The Tale of Père Fouettard

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In Northern France, there's a story about a companion of Santa Claus. If your mind jumped to singing elves, flying reindeer, or a jolly abominable snowman, then clearly you didn't grow up in that part of the world, and you've also probably forgotten who wrote what you're reading right now.

It's a story about a man known as Père Fouettard, and as you can see, he doesn't quite fit in with those toymaking elves, playful reindeer, or the kindhearted abominable snowman living in the North Pole.

A terrifying statue of an unholy looking evil creature with horns.
A statue of Père Fouettard. Photo by Lidine Mia, CC BY-SA 4.0, via Wikimedia Commons.

Pronunciation & Meaning

The pronunciation is always simple when there's a native speaker recording available. Luckily, there is for Père Fouettard. I sometimes create my own pronunciation guides, but it's pretty tricky to do with French because the sounds just don't really map well to anything in English, and the IPA (/pɛʁ fwɛ.taʁ/) is useless to anyone who doesn't know IPA. So, unless someone comes up with English words that even remotely resemble the French pronunciation of Père Fouettard, we'll just stick with the recording.

As far as meaning goes, it's reasonably straightforward. The French word "Père" means "father." The French word "Fouettard" comes from the root "fouet," which means "whip."

If you go Googling "fouet," you'll find images mostly of whisks with the occasional whip mixed in.

A father laughing as his daughter strings along a kid's entrails from a whisk.
"Father! Father! Why is Tiny Tim so stringy?"
"Because he's a bastard, of course."

The suffix "ard" comes from Old French, and you'll find it in (usually pejorative) nouns denoting persons who regularly engage in an activity or are characterized in a certain way. (e.g., coward, dullard, drunkard, wizard) Of course, not all words that end with "ard" are formed or mean this.

Biohazard keyboard whitherward.

Lizard nard.

Put that all together, and you get "Father Whipper."

Weirdly, some French-to-English dictionaries translate "Père Fouettard" to "Bogeyman." Fouettard doesn't actually mean bogeyman, but it is still quite fitting.

Who Is Père Fouettard?

One chilly night in the year of the Lord, 1252, an innkeeper welcomed three boys for a stay on their long journey to enroll in a religious boarding school. Little did the boys know when they entered the inn that the innkeeper and his wife caught the scent of affluence about them—on their fine clothes, their well-educated manner of speaking, and their disregard for the price of a stay.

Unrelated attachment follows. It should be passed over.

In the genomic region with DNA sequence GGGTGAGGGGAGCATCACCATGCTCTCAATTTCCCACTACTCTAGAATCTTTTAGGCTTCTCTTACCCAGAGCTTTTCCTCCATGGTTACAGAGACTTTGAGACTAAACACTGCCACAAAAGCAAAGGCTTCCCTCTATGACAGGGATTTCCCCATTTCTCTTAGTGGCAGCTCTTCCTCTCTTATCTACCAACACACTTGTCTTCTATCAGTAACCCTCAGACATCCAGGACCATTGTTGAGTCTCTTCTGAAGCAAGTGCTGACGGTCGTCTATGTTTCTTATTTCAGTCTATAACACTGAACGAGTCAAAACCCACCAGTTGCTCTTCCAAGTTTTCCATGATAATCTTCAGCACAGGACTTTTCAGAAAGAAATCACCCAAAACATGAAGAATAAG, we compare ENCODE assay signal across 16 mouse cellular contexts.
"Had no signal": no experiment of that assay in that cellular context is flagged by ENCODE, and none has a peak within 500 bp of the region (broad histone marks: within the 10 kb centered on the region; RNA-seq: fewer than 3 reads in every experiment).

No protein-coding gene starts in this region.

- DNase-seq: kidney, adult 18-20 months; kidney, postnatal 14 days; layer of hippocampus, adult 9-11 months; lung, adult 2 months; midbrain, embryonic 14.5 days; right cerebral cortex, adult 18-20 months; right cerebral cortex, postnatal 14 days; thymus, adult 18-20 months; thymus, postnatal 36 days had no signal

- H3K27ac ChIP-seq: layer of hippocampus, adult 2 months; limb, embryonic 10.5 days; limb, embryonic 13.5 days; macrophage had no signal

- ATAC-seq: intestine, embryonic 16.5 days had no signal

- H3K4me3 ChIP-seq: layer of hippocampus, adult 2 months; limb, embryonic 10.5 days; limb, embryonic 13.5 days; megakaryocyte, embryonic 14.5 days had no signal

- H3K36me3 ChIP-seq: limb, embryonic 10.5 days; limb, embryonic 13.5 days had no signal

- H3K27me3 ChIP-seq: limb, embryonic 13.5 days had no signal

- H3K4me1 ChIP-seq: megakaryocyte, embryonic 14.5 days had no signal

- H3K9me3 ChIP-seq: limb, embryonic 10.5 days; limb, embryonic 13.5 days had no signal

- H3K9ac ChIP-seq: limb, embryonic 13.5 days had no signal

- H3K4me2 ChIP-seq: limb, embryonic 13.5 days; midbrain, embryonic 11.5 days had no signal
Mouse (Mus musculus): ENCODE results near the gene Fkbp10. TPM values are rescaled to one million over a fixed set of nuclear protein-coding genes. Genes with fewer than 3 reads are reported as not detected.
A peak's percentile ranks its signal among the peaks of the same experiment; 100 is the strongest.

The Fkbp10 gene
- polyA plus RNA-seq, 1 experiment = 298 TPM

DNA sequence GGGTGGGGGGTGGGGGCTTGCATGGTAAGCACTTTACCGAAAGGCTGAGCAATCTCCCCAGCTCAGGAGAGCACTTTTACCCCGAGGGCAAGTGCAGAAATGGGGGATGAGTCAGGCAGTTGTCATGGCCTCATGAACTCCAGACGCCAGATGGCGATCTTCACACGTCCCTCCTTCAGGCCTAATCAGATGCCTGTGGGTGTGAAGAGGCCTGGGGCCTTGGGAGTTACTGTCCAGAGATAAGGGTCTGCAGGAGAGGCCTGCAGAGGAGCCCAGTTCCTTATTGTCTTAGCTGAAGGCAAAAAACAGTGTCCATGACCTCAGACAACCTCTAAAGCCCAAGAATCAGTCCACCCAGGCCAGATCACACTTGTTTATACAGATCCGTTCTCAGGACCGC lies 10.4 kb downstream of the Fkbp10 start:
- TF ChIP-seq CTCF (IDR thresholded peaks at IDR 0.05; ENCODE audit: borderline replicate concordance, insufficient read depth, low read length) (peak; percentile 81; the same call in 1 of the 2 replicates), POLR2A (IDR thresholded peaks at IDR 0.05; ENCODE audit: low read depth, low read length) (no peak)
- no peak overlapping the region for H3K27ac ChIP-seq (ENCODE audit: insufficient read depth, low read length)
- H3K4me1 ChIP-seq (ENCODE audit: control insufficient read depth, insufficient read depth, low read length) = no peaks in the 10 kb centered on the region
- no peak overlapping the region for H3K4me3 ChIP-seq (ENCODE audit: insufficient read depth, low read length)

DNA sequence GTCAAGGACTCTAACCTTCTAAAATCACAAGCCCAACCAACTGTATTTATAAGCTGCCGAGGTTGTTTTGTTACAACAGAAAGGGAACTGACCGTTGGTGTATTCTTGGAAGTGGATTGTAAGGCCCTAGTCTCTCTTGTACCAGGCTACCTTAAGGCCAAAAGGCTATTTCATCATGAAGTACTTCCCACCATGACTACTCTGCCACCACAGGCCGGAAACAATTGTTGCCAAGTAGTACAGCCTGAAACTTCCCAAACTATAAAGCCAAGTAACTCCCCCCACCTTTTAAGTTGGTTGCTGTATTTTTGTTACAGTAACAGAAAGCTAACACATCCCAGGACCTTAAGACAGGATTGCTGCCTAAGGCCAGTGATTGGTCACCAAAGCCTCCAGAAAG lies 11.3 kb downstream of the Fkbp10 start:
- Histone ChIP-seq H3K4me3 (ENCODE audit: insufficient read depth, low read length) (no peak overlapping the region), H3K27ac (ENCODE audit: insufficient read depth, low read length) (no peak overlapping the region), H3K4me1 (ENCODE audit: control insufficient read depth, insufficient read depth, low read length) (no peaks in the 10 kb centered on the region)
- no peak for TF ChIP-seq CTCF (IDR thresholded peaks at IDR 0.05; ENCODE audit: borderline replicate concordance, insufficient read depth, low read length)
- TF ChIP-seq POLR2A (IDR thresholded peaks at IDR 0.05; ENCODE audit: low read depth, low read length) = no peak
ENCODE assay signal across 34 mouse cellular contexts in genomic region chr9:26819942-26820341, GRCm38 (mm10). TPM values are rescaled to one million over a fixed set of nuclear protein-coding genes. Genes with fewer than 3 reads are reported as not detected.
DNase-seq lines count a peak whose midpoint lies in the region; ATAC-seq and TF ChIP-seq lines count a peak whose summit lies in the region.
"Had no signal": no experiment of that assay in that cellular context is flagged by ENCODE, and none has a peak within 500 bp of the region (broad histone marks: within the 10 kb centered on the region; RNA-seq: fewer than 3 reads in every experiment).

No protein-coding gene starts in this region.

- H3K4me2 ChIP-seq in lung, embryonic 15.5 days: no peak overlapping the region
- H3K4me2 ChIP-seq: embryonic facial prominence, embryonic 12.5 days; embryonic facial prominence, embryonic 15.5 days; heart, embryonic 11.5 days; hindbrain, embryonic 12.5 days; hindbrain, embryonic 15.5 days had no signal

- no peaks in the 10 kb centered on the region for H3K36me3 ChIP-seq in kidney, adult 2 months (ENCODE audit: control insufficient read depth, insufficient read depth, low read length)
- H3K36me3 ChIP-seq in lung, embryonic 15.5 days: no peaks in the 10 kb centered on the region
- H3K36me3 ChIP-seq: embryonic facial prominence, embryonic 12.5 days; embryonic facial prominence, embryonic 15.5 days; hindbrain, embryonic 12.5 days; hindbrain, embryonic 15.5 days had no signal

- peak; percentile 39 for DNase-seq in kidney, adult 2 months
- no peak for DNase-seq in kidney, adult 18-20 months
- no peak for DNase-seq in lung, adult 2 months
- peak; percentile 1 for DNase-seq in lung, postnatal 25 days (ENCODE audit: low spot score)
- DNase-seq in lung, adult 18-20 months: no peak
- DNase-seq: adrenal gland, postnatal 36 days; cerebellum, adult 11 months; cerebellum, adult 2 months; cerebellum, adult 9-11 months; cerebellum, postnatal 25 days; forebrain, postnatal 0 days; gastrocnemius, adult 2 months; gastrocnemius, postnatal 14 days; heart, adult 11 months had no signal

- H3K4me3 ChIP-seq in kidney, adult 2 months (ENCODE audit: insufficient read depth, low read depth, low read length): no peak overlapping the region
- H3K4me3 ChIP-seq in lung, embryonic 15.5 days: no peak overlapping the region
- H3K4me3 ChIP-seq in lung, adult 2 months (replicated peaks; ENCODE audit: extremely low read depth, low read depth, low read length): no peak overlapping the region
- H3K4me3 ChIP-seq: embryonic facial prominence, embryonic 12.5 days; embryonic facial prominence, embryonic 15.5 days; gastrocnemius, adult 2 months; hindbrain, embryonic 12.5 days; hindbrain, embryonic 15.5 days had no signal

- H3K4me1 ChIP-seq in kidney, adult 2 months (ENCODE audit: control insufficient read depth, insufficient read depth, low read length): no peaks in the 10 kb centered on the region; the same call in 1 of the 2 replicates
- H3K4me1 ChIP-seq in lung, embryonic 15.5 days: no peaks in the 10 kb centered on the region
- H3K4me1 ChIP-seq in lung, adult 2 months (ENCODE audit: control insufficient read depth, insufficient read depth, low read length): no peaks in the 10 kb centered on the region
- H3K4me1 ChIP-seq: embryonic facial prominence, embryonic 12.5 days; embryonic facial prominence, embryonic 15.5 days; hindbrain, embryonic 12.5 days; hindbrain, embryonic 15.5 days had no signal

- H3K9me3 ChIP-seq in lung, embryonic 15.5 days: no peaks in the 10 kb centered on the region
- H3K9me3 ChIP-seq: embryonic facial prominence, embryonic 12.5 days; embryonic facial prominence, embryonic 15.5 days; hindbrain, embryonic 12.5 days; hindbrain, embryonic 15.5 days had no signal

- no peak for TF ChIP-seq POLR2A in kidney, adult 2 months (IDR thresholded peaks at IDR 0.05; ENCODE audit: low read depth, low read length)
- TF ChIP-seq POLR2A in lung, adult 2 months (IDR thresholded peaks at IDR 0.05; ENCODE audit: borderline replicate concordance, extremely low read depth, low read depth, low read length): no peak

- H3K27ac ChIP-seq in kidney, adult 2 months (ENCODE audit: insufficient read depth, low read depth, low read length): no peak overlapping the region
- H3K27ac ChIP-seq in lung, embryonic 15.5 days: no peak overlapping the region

In hushed tones and whispered words, the two owners of the inn made a pact to rob the three boys. But they couldn't simply take their money and set them out on the road. So, after the boys paid for their stay, the innkeeper and his wife served them a special meal that put them to sleep at the table. The innkeeper tiptoed around the room, careful not to wake the boys. He smiled as he slit each of their throats before carrying them to the kitchen, where he and his wife chopped them into little pieces and stewed them in a barrel.

The ever-watchful St. Nicholas, the patron saint of children, felt the atrocities as they unfolded and resolved to make it right. He came and resurrected the murdered children, retrieving them from the clutches of death and reassembling their dismemberment. Though their bodies were restored, the scars of torment from their horrific deaths were forever etched upon their souls.

The innkeeper cowered in the corner as he saw St. Nicholas at work, undoing his crimes.

Good St. Nicholas, divine power coursing through his blood, cursed the innkeeper to an eternity of penance for the heinous murders. The innkeeper's body twisted into a shadowy figure as he was doomed to serve at the side of St. Nicholas.

The innkeeper's new job?

Père Fouettard—Father Whipper—Forever etching the punishment of whippings upon the souls of misbehaving children.

Because that makes sense.🤨

I guess the worst punishment for someone who enjoys murdering children is to be given the official job of torturing children?

This bit of folklore never mentions why St. Nicholas didn't stop the innkeeper and his wife from poisoning the boys, slitting their throats, or dismembering their bodies to make stew. It also doesn't mention what happened to the innkeeper's wife while St. Nicholas was busy unleashing divine retribution in the form of an eternal curse on the innkeeper.

All over the world, there are terrifying stories told to children. Some say these are cautionary or instructional—to teach or protect. But one has to wonder, where did they truly originate? And why are many of them so horrifying? Not that I'm complaining. They make great horror stories. I'm just not sure that telling a kid about an evil child murderer coming to whip them if they don't take out the trash is the best way to see that the chores get done.

Then again, I don't have kids, so I'm just guessing.

There's one thing I know for sure: these tales don't work on cats.

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